The Fifth Discipline: The Art and Practice of the Learning Organization: First edition (Century business) Paperback – 6 May 1993
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Peter Senge, founder of the Centre for Organisational Learning at MIT's Sloan School of Management, experienced an epiphany while meditating one morning back in the fall of 1987. That was the day he first saw the possibilities of a "learning organisation" that used "systems thinking" as the primary tenet of a revolutionary management philosophy. He advanced the concept into this primer, originally released in 1990, written for those interested in integrating his philosophy into their corporate culture.
The Fifth Discipline has turned many readers into true believers; it remains the ideal introduction to Senge's carefully integrated corporate framework, which is structured around "personal mastery", "mental models", "shared vision", and "team learning". Using ideas that originate in fields from science to spirituality, Senge explains why the learning organisation matters, provides an unvarnished summary of his management principals, offers some basic tools for practising it, and shows what it's like to operate under this system. The book's concepts remain stimulating and relevant as ever. --Howard Rothman, Amazon.com
A groundbreaking book which tells companies why, and how, they must become learning organizations if they are to retain competive advances in the 1990s
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Top Customer Reviews
I do see a fundamental flaw, though. All his balancing and reinforcing feed back loops are probably helping, but they remind me too much of Ptolemeic epicircles, explaining everything. We have rejected those long ago. I think there is a fundamental difference between systems thinking and what I call 'complexity thinking'. Complexity thinking, or perhaps even better 'complicity thinking' (Cohen and Stewart), looks at emerging simplicities and (sadly) the inherent impossibility to control them. How do I recognise these patterns? Via feed back loops? Which?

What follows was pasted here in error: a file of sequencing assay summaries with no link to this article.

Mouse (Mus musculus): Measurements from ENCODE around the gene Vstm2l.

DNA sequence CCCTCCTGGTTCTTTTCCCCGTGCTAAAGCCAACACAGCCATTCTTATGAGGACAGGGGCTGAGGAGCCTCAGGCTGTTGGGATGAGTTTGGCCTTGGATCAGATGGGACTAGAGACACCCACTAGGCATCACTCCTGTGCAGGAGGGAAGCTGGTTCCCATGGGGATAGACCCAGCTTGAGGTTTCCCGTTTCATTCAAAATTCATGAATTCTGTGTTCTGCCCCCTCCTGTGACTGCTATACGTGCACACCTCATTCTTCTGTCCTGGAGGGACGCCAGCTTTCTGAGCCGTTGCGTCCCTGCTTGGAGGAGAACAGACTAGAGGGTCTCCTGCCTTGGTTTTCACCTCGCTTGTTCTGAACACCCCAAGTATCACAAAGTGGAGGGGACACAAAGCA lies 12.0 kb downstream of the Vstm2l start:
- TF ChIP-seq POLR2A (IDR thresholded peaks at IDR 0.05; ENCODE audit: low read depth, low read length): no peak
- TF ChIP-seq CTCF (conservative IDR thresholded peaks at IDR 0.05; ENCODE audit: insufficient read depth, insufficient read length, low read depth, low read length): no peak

Senge does hit a few nice notes with me, and he certainly goes a lot further than many others but concepts of 'living companies' (also Arie de Geus) and 'fieldbooks' sound a bit too 'consulty' to me.
I recommend everyone to read books like 'Striking a Balance' (Roos and Oliver, 2000), 'The Soul at Work' (Lewin and Birute, 1999) and 'The Next Common Sense' (Lissack and Roos, 1999). If you really want a new approach, please read 'The Collaps of Chaos' (Cohen and Stewart, 1994) and start anew from there.
Don't expect a fieldbook, though, or a nice theory of everything.
The book is a bit overstretched in other areas (or "disciplines", e.g personal mastery, etc.), which have significantly less "staying power".
Perhaps a new edition of this book should include an assessment of the successes and failures of the approach. Some of the references to "real world" adopters of the book's principles and doctrines would be interesting. Quite a good presentation after all.
Our emotions tell us to do one thing, and that one thing is usually not in our own best interest.
I had heard clients of mine talk about the beer game, and I was delighted to see it described in this book.
For the average reader, this book will make you expert enough in systems thinking to be much more successful with your decisions. If you feel that you would like more help in this area, please read The Fifth Discipline Fieldbook. It is a very helpful companion book that will give you practical advice for implementing what you learn in this book. Follow that up with The Dance of Change which focuses on how to sustain a learning organization.
If you have colleagues or friends who often make decisions that do not turn out well, it may be because they do not understand how to think about business as a system. Give them this book, and you will have done the person a great favor. Follow-up by discussing what they have learned, and help them with an exercise or two from the Fieldbook. You'll be glad you did.
Most Recent Customer Reviews
An excellent book on Systems Thinking, which can impact on the majority of peoples lives.Published 21 months ago by Sam Huish
An excellent concept in business that has not been covered by other authors. A must read. Get it bought now!Published on 30 April 2014 by Marcos White
The book is in good shape and was delivered on time.
It is a very insightful book about the problems in implementing learning organizations, driving us into the causes and... Read more
I bought this book using the Kindle app on my i-pad and was delighted at how easy and quick it was to do so.Published on 28 Dec. 2012 by Mr. Andrew Simpson
Most accessible book I've read on Systems Thinking so far. Good examples and narratives, generally pretty OK to relate to. Read morePublished on 4 Nov. 2012 by tsagars